The researchers found "no evidence for clinical superiority" of active iTBS in comparison with sham iTBS. There was no significant difference between the two groups in change of mean score on the MADRS (P = .91).
|Group||Mean (SD) baseline score||Mean (SD) 4-week score|
|Active||32.77 (4.04)||24.46 (10.82)|
|Sham||31.52 (5.22)||23.06 (10.58)|
In fact, the least squares mean difference for MADRS scores at week 4 was -1.36 (95% CI, -8.92 to 6.19; P = .91) in favor of sham iTBS.
There were no differences in improvement between the groups with respect to use of different mood stabilizers, and there were no differences in rates of clinical response at the conclusion of the double-blind phase of the study.
|Active||3 of 18 participants (16.7%)|
|Sham||3 of 19 participants (15.8%)|
There were no differences between the two groups in self-reported depressive or anxiety symptoms following the intervention.
Of the 29 participants who completed the double-blind phase of the trial, 21 entered the open-label phase. Of these, 16 completed all 4 weeks of treatment.
After the double-blind phase, five patients in the open-label phase of the trial achieved clinical response, and four achieved clinical remission (23.8% and 19.0%, respectively). Of the five patients who experienced clinical response, three had been allocated to the sham-iTBS condition during the double-blind phase.
rTMS has been shown to be effective for unipolar depression but not for bipolar depression, because "these two conditions are likely biologically different," said Yatham.
"There are examples of other treatments that have worked in unipolar but not in bipolar depression — for instance, commonly used antidepressants such as SSRIs [selective serotonin reuptake inhibitors] work very well for unipolar depression, but their efficacy in bipolar depression remains unproven," she said.
TMS Techniques Not All the Same
Commenting on the study for Medscape Medical News, Scott Aaronson, MD, director of clinical research, Shepherd Pratt, Towson, Maryland, expressed concern "that people might extrapolate data from this study to think that TMS doesn’t work for bipolar depression."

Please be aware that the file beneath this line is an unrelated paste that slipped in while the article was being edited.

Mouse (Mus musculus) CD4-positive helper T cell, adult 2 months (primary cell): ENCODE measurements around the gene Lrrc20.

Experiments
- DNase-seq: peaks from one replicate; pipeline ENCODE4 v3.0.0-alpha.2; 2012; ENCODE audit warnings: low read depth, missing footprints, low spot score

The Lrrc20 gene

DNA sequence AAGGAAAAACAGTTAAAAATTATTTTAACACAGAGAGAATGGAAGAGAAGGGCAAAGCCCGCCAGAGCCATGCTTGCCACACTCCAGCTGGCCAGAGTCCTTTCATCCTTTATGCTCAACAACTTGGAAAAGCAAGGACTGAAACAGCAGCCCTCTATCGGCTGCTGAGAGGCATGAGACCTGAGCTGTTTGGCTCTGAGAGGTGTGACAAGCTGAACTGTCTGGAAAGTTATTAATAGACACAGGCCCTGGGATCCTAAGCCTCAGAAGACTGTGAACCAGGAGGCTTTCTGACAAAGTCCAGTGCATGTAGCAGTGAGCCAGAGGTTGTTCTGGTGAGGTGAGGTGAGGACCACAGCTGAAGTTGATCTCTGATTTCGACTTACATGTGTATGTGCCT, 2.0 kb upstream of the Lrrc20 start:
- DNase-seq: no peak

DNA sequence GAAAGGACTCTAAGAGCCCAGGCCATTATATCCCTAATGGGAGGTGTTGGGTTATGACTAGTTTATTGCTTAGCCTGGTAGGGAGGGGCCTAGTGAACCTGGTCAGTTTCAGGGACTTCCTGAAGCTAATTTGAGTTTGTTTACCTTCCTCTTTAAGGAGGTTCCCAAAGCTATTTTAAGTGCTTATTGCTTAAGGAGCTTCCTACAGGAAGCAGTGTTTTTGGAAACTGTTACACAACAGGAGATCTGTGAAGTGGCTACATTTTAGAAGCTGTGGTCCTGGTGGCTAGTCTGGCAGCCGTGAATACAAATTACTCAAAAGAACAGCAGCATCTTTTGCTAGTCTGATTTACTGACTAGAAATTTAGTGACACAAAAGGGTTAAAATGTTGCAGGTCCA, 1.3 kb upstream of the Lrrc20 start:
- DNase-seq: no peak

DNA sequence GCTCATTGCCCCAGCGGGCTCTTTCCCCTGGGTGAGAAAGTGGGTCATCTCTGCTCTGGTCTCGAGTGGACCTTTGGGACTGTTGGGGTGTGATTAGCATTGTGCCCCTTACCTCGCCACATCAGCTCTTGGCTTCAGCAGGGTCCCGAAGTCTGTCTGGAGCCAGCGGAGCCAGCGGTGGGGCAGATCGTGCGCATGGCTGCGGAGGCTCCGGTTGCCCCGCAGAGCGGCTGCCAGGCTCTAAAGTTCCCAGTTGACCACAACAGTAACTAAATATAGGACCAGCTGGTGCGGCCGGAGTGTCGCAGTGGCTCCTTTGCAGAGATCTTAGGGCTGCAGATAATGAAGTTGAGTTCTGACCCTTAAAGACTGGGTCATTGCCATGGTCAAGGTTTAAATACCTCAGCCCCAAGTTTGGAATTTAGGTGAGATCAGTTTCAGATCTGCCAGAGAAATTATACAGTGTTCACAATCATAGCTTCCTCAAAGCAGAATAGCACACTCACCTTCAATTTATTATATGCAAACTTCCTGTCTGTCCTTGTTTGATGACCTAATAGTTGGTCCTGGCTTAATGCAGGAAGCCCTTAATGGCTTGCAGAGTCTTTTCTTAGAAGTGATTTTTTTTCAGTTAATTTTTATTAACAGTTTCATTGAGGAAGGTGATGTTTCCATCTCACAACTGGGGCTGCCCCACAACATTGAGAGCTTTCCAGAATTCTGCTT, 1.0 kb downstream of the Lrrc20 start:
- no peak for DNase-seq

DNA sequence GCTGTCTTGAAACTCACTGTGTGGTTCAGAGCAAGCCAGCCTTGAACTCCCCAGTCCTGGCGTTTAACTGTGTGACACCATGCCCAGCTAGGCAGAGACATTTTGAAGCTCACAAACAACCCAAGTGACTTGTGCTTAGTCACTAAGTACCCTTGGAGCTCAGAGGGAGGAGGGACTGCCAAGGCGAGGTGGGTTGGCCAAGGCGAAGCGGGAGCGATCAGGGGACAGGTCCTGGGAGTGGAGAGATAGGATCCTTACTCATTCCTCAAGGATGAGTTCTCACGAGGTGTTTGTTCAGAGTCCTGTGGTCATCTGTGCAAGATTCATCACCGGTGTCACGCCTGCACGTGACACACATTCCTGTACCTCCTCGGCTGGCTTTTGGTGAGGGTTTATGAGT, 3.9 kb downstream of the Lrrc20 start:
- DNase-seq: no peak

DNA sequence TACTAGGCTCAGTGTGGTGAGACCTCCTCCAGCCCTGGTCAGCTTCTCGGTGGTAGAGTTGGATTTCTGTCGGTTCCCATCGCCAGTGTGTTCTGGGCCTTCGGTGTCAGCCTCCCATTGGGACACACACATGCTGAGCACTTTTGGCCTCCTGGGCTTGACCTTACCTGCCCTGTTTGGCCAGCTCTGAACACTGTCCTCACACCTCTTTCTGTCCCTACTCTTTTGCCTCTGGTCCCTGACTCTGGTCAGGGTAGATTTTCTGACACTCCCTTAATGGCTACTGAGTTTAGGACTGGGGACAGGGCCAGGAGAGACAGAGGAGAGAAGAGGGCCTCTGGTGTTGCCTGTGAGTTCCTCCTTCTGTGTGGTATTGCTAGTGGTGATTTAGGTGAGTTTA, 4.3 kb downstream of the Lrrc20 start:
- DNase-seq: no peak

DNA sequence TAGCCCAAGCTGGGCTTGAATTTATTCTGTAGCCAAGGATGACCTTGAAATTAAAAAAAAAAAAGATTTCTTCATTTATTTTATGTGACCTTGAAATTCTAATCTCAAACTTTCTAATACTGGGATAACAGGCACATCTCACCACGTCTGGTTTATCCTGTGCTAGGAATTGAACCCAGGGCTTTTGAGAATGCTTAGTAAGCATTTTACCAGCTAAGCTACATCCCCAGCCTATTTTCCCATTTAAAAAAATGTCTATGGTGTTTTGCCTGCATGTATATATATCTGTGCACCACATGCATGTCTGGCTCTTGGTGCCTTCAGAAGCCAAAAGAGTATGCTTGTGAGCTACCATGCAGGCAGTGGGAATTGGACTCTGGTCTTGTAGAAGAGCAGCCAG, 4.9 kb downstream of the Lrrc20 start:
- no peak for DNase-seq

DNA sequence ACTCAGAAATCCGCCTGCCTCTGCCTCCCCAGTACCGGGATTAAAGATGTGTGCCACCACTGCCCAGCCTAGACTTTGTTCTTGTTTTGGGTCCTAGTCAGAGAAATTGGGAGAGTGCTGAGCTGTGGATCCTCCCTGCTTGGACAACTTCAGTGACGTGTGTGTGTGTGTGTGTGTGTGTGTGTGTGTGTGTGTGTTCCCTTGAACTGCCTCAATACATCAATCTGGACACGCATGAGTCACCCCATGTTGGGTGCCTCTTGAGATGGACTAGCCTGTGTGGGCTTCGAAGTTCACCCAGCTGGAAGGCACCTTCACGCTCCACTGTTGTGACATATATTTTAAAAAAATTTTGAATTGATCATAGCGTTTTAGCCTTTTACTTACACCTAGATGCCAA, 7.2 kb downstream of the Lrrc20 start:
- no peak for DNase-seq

Aaronson, an adjunct professor at the University of Maryland School of Medicine, Baltimore, Maryland, who was not involved with the study, said the investigators "have come to the right conclusion, which is the tendency for all of us to look at all TMS techniques as the same."
In an accompanying commentary, Joan Camprodon, MD, MPH, PhD, chief of the Division of Psychiatry, Massachusetts General Hospital, Boston, Massachusetts, said the study "emphasizes the need to deepen our characterization of circuit pathophysiology, the identification of anatomical treatment targets, and the focus on oscillatory physiological dynamics to understand both disease mechanisms and the distinct mechanisms of action (and clinical indications) of different TMS frequency interventions."
The study was supported by a philanthropic donation through the University of British Columbia.Yatham has received honoraria or research grants from Allergan, CANMAT, Lundbeck, Otsuka, DSP, Sanofi, Intracellular Therapies, AbbVie, Merck, and Sunovion. The other authors’' disclosures are listed on the original article. Camprodon has served on the scientific advisory board of Hyka and Feelmore Labs and has received consultation honoraria from Neuronetics. His research is currently funded by the National Institutes of Health, the AE foundation, the Solinsky Foundation, and the Gerstner foundation. Aaronson is a consultant for I Neuronetics, a company that makes TMS devices.
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Cite this: New Efficacy Data on Theta Burst TMS for Bipolar Depression - Medscape - Mar 25, 2021.